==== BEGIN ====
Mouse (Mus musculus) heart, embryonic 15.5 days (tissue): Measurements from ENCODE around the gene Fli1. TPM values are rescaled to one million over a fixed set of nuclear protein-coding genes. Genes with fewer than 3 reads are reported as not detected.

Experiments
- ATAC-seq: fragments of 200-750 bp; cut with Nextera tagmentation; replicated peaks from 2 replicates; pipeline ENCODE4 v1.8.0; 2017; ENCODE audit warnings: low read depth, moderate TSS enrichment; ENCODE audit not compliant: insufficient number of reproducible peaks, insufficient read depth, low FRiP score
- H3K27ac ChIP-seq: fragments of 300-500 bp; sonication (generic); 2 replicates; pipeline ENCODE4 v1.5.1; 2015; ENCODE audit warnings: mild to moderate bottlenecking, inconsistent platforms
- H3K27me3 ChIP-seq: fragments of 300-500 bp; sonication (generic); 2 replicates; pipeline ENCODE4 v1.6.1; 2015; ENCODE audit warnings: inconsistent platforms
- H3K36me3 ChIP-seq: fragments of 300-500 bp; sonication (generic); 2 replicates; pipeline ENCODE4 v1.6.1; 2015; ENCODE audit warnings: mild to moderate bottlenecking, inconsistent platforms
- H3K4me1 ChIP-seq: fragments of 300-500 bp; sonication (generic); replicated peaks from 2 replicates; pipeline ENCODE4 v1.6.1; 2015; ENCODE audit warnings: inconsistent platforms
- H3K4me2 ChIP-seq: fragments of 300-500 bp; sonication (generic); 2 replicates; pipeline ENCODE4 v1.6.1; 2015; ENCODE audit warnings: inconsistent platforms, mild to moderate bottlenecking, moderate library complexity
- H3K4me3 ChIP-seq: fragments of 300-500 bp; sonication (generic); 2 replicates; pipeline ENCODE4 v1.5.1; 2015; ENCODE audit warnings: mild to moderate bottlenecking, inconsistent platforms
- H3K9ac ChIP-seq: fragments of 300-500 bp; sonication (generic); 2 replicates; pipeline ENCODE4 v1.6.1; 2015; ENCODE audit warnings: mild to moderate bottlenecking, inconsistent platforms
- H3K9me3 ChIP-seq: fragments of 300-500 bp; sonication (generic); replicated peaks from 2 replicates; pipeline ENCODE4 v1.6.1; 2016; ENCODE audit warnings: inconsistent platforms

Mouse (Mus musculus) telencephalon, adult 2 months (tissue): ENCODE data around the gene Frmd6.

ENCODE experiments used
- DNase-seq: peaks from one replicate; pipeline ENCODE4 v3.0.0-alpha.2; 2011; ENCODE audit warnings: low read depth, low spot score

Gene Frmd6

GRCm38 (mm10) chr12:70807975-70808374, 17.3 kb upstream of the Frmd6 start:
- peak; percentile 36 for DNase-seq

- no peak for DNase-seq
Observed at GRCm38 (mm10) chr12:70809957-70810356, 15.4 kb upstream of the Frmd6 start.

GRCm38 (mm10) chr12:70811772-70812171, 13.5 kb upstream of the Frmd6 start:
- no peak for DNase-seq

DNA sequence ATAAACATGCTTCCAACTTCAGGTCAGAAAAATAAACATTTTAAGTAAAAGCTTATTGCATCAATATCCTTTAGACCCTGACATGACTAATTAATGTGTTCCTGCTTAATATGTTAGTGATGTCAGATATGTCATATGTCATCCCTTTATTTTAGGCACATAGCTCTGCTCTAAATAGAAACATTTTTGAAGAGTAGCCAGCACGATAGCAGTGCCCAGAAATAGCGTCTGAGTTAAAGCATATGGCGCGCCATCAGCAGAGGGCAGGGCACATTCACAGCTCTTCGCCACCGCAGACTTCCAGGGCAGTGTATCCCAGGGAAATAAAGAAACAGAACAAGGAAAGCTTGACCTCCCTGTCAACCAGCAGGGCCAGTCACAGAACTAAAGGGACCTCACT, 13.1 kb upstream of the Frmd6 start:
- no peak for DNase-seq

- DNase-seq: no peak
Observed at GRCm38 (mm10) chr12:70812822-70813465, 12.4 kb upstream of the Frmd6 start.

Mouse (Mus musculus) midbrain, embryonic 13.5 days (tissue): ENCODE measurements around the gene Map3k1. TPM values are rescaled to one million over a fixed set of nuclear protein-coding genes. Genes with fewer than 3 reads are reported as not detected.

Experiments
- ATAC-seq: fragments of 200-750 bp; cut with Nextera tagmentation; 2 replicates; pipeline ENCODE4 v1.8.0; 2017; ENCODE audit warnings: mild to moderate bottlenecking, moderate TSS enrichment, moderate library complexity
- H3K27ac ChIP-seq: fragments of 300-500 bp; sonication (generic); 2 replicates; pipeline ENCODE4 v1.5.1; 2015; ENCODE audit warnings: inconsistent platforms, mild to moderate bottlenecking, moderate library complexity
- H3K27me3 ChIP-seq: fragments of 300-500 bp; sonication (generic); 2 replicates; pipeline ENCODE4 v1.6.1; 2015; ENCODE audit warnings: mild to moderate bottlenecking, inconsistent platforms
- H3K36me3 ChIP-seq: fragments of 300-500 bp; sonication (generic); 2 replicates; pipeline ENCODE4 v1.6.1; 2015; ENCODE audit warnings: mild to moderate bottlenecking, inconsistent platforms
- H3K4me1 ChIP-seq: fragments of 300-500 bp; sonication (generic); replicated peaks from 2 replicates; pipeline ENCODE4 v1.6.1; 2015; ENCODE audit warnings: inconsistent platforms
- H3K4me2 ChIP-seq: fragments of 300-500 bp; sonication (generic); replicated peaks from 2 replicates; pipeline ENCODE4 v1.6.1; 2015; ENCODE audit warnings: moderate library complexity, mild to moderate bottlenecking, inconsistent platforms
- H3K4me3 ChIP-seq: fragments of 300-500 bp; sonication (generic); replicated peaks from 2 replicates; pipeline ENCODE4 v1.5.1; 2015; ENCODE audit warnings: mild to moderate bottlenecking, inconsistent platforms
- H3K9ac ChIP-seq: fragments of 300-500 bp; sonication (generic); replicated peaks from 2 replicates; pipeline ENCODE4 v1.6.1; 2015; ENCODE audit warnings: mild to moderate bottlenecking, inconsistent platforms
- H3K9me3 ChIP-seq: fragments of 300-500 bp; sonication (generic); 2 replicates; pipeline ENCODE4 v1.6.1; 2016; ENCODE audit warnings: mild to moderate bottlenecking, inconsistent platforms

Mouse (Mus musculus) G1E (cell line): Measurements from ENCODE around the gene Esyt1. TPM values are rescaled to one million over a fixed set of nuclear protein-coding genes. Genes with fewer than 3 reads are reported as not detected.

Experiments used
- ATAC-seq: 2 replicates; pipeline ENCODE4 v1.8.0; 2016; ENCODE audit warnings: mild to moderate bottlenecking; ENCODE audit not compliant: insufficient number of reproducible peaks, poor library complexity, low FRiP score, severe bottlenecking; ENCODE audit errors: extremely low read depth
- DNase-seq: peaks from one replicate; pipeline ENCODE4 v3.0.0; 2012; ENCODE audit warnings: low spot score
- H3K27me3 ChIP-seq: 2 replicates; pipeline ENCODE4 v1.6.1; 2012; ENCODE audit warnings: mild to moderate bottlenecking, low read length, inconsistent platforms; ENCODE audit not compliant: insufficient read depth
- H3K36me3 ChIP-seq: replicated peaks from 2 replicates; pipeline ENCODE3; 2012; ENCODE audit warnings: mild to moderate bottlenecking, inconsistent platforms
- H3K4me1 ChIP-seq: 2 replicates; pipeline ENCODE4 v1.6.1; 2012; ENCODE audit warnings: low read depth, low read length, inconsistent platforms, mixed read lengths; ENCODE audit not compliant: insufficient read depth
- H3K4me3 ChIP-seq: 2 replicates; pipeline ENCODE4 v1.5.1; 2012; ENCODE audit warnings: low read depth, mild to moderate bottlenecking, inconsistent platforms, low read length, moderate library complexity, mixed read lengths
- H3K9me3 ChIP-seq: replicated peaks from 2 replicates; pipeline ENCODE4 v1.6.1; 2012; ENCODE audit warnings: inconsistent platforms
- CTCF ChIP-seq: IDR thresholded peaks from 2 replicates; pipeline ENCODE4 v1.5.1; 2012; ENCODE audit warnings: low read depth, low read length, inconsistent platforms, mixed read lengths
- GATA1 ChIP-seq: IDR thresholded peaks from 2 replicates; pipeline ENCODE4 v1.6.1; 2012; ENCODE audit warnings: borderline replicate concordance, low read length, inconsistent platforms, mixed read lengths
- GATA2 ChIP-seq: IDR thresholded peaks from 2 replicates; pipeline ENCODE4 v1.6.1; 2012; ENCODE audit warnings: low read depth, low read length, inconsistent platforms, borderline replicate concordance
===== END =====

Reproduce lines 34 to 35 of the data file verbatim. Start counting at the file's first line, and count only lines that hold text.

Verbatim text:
- H3K4me3 ChIP-seq: fragments of 300-500 bp; sonication (generic); replicated peaks from 2 replicates; pipeline ENCODE4 v1.5.1; 2015; ENCODE audit warnings: mild to moderate bottlenecking, inconsistent platforms
- H3K9ac ChIP-seq: fragments of 300-500 bp; sonication (generic); replicated peaks from 2 replicates; pipeline ENCODE4 v1.6.1; 2015; ENCODE audit warnings: mild to moderate bottlenecking, inconsistent platforms